Bladder Sling Complications, Recalls Lawsuits
Stress urinary incontinence – the involuntary leakage of urine – affects roughly 39 percent of American women. Pregnancy, age, obesity, neurological disorders and certain medications may contribute to the development of this condition to some degree. Most people will seek relief through conservative methods, such as performing daily Kegel exercises to strengthen the pelvic floor muscles, limiting fluid intake and wearing protective pads.
Drugs such as Oxytrol, Detrol, Ditropan XL and Vesicare may be recommended for women with overactive bladders or bladder spasms. Botox is another optional treatment used in recent years. However, some women opt for more invasive bladder sling surgery when the symptoms of stress urinary incontinence are extremely disruptive to daily life and conservative methods fail.
What is a bladder sling?
A type of tranvaginal mesh. bladder slings can be made of donated biological tissue, tissue from the abdominal wall, or man-made mesh material. It’s shaped like a hammock that cradles the sagging bladder neck to provide extra support. There are generally three types of bladder slings used today:
- Conventional slings: the sling is attached to pelvic or abdominal tissue with stitches to achieve proper tension.
- Adjustable slings: the sling is placed into the body while the patient is awake, with adjustments made months or years later under local anesthetic.
- Tension-free slings: the tissue holds the sling in place without the use of stitches, with scar tissue formation eventually holding the mesh in place.
Uses of bladder slings transvaginal mesh devices
Bladder slings are not the only product designed to treat urinary incontinence. Some patients experience urine leakage when the vaginal walls, bladder, rectum, bowel and uterus sag or become misaligned. For these patients, a simple sling will not do. Transvaginal mesh devices may be used to treat pelvic organ prolapse. as well as urinary stress incontinence. Both products can be made from biological material or mesh, with differences in shape and size. Transvaginal mesh devices are much larger to provide greater support for the internal organs.
Bladder sling complications
Even though there are less invasive techniques for inserting bladder slings and meshes, all surgeries carry risks. The most common complication is the inability to urinate following the procedure, which affects less than 5 percent of patients. If this occurs, catheterization may be needed to empty the bladder from time to time.
Women have also reported bladder sling complications such as:
- Abscess formation
- Bladder spasms
- Blood clots
- Injury to organs such as the bladder, urethra and urinary tract
- Mesh erosion and migration
- Mesh protrusion
- Overactive bladder
- Painful urination and intercourse
- Reactions to anesthesia
- Vaginal prolapse
Serious bladder sling complications (such as protrusion of the mesh or sling) may require removal or replacement. A review of published literature conducted in 2012 suggests that up to 33 percent of women who receive bladder slings or mesh implants require surgical removal of their sling or mesh devices.
WBUR News reports that vaginal mesh devices – including bladder slings – have resulted in horror stories for some women. The article cites six women who say they have had a combined total of 45 surgical procedures to undo the damage from their original urethral sling implantations. “I was in the most horrendous pain I’ve ever experienced,” said 43-year-old Amy Gezon. “I finally ended up in the ER after expressing a desire to end my life just to escape the pain.” She said had she known of the risks associated with vaginal mesh products, she would have never consented to the surgery.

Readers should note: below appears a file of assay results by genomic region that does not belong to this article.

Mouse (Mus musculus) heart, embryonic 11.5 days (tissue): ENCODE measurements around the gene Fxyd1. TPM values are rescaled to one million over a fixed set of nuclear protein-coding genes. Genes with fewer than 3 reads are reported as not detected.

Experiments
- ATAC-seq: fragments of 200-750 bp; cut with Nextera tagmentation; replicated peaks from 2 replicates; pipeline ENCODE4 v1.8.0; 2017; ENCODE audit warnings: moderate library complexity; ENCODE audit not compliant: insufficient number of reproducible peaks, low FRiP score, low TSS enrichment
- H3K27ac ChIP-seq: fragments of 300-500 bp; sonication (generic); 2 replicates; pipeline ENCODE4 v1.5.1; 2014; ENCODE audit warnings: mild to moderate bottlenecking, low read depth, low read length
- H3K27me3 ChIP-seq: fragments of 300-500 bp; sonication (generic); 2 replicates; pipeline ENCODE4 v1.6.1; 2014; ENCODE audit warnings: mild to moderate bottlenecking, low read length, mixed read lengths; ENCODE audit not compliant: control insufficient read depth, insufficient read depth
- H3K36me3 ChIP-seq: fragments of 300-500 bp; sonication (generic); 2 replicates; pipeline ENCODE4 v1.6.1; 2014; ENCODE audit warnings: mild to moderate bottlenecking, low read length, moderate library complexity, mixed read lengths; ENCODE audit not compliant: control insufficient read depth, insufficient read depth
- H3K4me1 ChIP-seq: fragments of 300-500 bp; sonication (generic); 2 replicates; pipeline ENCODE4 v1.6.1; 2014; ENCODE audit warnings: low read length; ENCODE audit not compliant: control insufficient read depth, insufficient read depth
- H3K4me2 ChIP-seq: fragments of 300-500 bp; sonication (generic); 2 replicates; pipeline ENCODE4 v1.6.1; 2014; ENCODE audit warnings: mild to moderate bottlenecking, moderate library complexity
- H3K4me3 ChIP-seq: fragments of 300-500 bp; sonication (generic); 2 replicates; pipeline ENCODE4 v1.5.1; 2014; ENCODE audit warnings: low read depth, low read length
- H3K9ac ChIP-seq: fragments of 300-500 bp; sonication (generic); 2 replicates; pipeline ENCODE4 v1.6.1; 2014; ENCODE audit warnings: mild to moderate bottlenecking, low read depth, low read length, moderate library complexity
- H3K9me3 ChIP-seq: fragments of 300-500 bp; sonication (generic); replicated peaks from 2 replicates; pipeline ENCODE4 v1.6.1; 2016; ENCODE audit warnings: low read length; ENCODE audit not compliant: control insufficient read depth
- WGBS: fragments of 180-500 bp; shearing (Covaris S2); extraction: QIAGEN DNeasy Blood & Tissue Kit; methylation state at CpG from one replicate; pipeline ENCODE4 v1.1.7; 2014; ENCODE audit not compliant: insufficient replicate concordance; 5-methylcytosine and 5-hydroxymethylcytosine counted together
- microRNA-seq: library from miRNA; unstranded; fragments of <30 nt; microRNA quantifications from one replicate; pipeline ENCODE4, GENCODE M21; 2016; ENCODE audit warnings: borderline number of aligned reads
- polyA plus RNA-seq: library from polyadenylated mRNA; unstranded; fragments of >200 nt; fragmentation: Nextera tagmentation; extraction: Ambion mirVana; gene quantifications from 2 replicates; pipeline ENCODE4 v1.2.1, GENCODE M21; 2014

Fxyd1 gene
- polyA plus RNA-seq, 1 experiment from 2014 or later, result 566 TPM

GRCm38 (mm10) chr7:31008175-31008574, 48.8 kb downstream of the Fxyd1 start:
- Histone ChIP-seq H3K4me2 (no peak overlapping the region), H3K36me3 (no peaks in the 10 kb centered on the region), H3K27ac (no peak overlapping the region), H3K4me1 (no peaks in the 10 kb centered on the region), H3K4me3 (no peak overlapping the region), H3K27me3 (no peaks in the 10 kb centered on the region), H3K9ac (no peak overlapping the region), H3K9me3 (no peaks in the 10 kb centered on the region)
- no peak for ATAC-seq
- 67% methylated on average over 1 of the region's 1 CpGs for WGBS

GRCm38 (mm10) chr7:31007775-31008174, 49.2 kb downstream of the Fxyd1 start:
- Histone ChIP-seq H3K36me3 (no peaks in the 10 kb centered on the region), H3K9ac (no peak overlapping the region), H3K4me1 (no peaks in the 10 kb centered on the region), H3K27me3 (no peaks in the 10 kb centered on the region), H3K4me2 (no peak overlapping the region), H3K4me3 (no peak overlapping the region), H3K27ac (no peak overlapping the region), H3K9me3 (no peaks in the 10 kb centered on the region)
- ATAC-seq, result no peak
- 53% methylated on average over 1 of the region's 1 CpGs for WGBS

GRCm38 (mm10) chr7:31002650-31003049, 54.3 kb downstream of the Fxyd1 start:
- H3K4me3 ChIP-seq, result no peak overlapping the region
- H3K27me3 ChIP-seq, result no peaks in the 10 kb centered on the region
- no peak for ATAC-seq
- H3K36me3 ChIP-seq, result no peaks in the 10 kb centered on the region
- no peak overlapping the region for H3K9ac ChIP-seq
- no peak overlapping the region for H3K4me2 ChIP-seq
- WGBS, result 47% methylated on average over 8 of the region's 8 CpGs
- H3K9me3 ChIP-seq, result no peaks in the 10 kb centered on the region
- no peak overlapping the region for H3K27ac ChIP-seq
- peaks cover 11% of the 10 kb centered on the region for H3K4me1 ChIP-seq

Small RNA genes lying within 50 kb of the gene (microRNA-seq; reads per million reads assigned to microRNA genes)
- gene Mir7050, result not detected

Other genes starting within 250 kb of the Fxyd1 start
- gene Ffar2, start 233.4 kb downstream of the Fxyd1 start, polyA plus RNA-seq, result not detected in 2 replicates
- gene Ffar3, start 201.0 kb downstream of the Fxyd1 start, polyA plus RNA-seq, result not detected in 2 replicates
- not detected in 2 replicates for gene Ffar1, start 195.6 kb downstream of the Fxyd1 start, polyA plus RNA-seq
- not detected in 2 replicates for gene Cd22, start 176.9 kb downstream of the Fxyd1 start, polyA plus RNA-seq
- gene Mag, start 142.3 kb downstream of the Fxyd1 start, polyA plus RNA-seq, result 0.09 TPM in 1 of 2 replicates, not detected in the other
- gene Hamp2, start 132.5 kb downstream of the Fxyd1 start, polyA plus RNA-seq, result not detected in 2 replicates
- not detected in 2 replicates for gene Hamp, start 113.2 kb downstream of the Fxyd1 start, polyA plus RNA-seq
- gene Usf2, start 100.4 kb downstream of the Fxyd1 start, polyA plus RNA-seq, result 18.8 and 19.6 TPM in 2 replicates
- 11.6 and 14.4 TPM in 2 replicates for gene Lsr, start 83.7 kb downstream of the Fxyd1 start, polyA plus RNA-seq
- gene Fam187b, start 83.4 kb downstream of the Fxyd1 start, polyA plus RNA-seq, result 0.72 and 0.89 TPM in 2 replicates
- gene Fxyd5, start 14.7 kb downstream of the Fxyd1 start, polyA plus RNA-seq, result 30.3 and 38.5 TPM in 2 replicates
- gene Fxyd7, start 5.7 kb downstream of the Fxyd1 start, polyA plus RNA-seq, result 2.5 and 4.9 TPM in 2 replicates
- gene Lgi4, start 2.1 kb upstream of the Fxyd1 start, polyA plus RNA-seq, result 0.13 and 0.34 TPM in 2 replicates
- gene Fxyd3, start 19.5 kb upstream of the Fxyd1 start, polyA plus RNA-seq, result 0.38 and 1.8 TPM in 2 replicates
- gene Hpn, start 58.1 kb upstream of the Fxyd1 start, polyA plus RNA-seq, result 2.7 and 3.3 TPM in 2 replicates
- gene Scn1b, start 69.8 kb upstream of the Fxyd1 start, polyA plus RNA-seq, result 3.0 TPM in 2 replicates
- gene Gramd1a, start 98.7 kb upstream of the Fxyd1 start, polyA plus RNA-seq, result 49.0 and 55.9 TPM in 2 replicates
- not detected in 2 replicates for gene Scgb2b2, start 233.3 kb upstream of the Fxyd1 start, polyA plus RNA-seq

Bladder sling recalls
The first bladder sling to be recalled was Boston Scientific’s ProteGen Sling in January 1999 after 500 lawsuits prompted an FDA investigation. The urethral sling had been on the market for just two years and two months; but during that time, many other manufacturers gained approval for “substantially equivalent” slings that passed through the FDA’s 510(k) clearance program .
Other recalled bladder slings include:
- Boston Scientific Pinnancle Pelvic Floor Repair Kit
- C.R. Bard Inc. Avaulta support systems
- Johnson Johnson / Ethicon Gynecare systems
Back in 2008, the FDA alerted health care providers that they had received more than 1,000 reports of bladder sling complications from nine surgical mesh manufacturers. “Physicians should inform patients about the potential for serious complications and their effect on quality of life, including pain during sexual intercourse and scarring,” the notice said.
Bladder sling lawsuit status
Currently, many of the bladder sling lawsuits have been consolidated into multidistrict litigation to aid the discovery process and determine the course of future lawsuits – whether they will be settled individually or in a massive settlement. Mentor Corp’s ObTape Sling products are being overseen by Judge Clay D. Land in Georgia, with more than 527 claims filed under MDL #2004.
The federal court of West Virginia is also processing six separate transvaginal mesh multidistrict litigations containing more than 37,000 lawsuits filed against C.R. Bard, American Medical Systems, Boston Scientific, Ethicon, Coloplast and Cook Medical.
One of the first vaginal mesh lawsuits went to trial in 2013. The Superior Court of Atlantic County in New Jersey ordered Ethicon / Johnson Johnson to pay the plaintiff $11.1 million in compensation. From here, it’s unclear whether bladder sling manufacturers will choose to fight the cases individually or offer mass settlements to alleged victims of bladder sling pain and complications.
Last modified: 08/19/2014
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